St Ignatius College, a Jesuit school in Enfield, London now closed. St Ignatius College, a Jesuit school in Enfield, London now closed. Source: Pjposullivan -Flickr - Wikicommon / cropped form original / shared under license CC BY-SA 2.0

Decades of neoliberal attacks on public services and the working class now mean never ending crisis, but there is no opposition unless we make it, argues John Westmoreland

Well here we are, nearing what should be the end of a forty-year neoliberal nightmare. The current crop of hapless but ever so fiscally responsible politicians are having to face up to reality. They are out of luck, out of ideas and will soon be out of office.

School children in the UK have started the new term with the threat of their schools collapsing because of cheapskate building practices back in the 1960s. On top of that hospital managers have been informed that they need to have evacuation plans ready if the danger of RAAC concrete collapse is identified. This crisis is the bitter fruit of neoliberalism and is a microcosm of a general capitalist crisis, which is why it will run up to the next election, and will foster further Tory splits. 

That the problem with RAAC dates back to the 1960s highlights the fact that capitalism has always insisted on spending the least possible on social needs, even during the era of the post-war boom. The institutions of the welfare state were always badly compromised from the start, with the Atlee government itself introducing charges for dental and eye care in the NHS, for example. Nonetheless, the turn to neoliberalism marked a major shift away from welfare-state compromises towards a wholesale assault on the public sector and the costs of social reproduction in general. The suite of policies we call neoliberalism first gained traction at the end of the 1970s and took hold under the premiership of Margaret Thatcher in the UK and the presidency of Ronald Reagan in the USA. It went on to dominate government, business and academic thinking across much of the world.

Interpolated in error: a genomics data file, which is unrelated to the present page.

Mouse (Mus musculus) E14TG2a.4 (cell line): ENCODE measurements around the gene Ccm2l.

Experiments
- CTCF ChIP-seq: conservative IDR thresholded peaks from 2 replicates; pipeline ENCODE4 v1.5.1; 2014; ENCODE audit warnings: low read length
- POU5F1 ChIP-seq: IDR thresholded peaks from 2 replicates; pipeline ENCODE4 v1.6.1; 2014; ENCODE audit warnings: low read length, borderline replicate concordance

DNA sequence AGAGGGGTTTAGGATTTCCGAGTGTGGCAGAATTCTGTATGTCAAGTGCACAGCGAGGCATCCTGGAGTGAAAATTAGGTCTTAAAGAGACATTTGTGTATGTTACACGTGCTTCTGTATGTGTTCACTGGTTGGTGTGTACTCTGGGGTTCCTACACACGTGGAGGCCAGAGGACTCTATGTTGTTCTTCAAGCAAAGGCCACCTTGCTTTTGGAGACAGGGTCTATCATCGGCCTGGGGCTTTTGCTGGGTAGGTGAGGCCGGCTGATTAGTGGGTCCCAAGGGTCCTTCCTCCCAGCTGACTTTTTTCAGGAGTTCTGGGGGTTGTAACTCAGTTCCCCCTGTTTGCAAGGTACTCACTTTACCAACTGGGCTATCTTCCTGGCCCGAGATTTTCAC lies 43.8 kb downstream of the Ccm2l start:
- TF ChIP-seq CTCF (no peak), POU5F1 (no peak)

The ascendancy of neoliberalism came at a terrible cost to society. In short, neoliberalism was the project of asserting the unassailable political and economic power of the capitalist class, through the use of brutal military and financial coercion, and under the populist banner of individual freedom. The result was the prioritisation of profit without concern for social outcomes.

Neoliberalism gained traction because of the crisis that engulfed capitalism at the end of the 1960s, with declining rates of profit, and greater capitalist resistance to the costs of social welfare and public services. The limitations of Keynesianism were thus exposed, and exacerbated by the oil crises of the early 1970s that caused rapid price fluctuations and economic instability.

Neoliberal offensives

The early champions of neoliberalism were never sure where it would take us. It was a reactive policy against the perceived enemies of trade-union power at home and unreliable governments abroad. 

The first neoliberal assault, commemorated this month, was against the social-democratic government of Allende in Chile. It was an attack on the very ideology of democracy, and the insistence that the market had the right to function without democratic impediment.

The IMF was the other wing of neoliberal attack. Countries that had progressive governments could be starved of funds on the one hand, and face CIA encouraged opposition on the other. If a country had the resources Western capitalists needed, be it Chilean copper or Iraqi oil, then economic and military intervention would secure it.

Opposition was inevitable. However, it has to be said that neoliberalism enjoyed immediate success that bolstered its appeal. In particular, neoliberalism appealed to middle-class aspirations to be free from the constraints of state or democratic supervision, and to embrace the opportunities to make money.

Harry Enfield satirised Thatcherism in the 1980s with his character Loadsamoney who was a self-employed builder in London’s construction boom. London was transformed into a centre of finance that brought new and formerly undreamed of wealth to a new layer of entrepreneurs.